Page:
Somone in these forums linked to this and I finally got around to reading it and wanted to share the ideas:(adsbygoogle = window.adsbygoogle || []).push({});

What do you think of the overall description......and last paragraph?? Why??

http://blogs.discovermagazine.com/cosmicvariance/2010/02/22/energy-is-not-conserved/

[Mostly quotes but I changed some wording and omitted portions for brevity.]

Sean Carroll:I won't comment on the last paragraph yet, but would note this: We have discussed several related issues elsewhere, like 'do photons redshift or is that a frame related observation'; 'is spacetime a physical entity' or a mathematical artifact; 'how do we ascribe local energy density to the gravitational field' .........so one can see some potentially different perspectives and even theoretical issues. …..The reason... you thought energy was conserved was time-translation invariance: “the background on which particles and forces evolve, as well as the dynamical rules governing their motions, are fixed, not changing with time.” But in general relativity…. Einstein tells us that space and time are dynamical, and evolve with time. When the space through which particles move is changing, the total energy of those particles is not conserved....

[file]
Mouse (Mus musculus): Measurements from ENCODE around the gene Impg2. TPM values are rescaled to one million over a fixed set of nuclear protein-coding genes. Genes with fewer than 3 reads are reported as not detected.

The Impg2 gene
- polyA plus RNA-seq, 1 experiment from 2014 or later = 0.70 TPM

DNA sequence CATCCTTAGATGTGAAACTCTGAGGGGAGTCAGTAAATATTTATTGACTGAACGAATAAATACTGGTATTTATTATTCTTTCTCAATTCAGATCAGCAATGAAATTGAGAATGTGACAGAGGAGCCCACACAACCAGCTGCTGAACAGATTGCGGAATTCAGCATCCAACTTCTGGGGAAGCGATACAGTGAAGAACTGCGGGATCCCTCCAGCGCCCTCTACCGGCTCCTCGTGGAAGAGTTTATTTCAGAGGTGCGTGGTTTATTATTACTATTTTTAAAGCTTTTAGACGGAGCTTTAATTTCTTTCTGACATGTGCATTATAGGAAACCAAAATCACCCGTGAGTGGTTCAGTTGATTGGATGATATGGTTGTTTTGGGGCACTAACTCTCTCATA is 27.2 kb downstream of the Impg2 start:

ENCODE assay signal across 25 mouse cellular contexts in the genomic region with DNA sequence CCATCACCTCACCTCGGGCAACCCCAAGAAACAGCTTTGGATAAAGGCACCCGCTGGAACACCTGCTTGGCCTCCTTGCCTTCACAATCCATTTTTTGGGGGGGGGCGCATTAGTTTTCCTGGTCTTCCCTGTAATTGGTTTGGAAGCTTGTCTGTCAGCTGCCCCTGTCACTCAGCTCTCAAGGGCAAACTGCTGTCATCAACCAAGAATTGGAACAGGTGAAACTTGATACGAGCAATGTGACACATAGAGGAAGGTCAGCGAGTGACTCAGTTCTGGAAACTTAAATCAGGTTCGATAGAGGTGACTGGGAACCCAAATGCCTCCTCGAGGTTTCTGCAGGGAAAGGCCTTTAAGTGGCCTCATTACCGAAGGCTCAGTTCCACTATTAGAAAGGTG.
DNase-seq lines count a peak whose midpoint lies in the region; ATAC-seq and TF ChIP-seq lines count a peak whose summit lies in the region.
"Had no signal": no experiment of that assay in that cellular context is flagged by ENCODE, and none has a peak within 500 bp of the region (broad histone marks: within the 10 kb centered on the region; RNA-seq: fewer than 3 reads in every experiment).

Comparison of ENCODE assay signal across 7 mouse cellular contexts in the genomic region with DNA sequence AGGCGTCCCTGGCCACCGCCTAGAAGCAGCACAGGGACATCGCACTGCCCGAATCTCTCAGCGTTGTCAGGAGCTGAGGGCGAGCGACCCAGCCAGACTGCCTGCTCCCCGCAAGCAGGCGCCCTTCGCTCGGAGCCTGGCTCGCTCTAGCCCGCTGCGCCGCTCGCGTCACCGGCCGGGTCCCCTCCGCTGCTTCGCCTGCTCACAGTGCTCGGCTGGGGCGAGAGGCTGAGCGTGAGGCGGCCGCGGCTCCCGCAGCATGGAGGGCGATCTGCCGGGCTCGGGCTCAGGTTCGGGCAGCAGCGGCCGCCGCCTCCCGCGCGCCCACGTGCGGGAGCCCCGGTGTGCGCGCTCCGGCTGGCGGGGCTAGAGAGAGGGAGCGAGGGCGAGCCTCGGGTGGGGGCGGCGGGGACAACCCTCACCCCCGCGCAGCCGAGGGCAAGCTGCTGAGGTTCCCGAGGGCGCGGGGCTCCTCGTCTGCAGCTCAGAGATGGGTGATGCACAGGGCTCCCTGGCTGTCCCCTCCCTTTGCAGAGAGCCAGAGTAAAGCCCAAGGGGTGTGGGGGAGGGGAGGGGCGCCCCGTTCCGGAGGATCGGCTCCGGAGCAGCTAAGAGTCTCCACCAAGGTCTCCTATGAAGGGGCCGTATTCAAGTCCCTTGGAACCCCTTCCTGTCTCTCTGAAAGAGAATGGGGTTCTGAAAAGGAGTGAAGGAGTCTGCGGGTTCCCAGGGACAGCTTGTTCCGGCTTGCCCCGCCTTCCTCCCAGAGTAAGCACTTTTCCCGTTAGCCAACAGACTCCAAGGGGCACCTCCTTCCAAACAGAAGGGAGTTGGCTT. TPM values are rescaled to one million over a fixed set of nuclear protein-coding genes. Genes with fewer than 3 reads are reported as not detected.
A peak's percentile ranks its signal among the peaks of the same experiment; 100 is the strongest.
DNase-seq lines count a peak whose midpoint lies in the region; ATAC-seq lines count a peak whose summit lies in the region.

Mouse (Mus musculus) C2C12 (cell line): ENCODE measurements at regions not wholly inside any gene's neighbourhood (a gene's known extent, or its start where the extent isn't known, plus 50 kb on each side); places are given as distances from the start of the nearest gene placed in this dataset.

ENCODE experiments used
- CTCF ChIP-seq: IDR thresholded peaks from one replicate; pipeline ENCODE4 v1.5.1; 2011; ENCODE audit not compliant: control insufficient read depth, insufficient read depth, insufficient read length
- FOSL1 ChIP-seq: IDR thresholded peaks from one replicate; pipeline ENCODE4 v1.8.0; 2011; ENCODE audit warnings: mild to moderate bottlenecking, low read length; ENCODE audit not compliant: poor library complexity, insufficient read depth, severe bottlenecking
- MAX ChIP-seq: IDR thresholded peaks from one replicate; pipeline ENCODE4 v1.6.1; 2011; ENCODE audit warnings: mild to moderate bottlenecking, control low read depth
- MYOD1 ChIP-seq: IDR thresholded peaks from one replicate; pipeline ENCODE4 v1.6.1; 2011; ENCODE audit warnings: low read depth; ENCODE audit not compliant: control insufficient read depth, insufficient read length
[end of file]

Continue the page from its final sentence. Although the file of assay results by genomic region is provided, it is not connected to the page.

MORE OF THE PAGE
The “energy-momentum conservation” equation looks like this:

∇_{u}T^{uv}= 0

.... the meaning of this equation is straightforward enough: Energy and momentum evolve in a precisely specified way in response to the behavior of spacetime around them. If that spacetime is standing completely still, the total energy is constant; if it’s evolving, the energy changes in a completely unambiguous way.

....Photons redshift losing energy as space expands..... If we keep track of a certain fixed number of photons, the number stays constant while the energy per photon decreases, so the total energy decreases. A decrease in energy is just as much a “violation of energy conservation” as an increase in energy, but it doesn’t seem to bother people as much.....

the fact that energy is not conserved in an expanding universe is absolutely central to getting the predictions of primordial nucleosynthesis correct.....

in my experience, saying “there’s energy in the gravitational field, but it’s negative, so it exactly cancels the energy you think is being gained in the matter fields” does not actually increase anyone’s understanding — it just quiets them down. Whereas if you say “in general relativity spacetime can give energy to matter, or absorb it from matter, so that the total energy simply isn’t conserved,” they might be surprised but I think most people do actually gain some understanding.....

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# Does spacetime emit and absorb energy?

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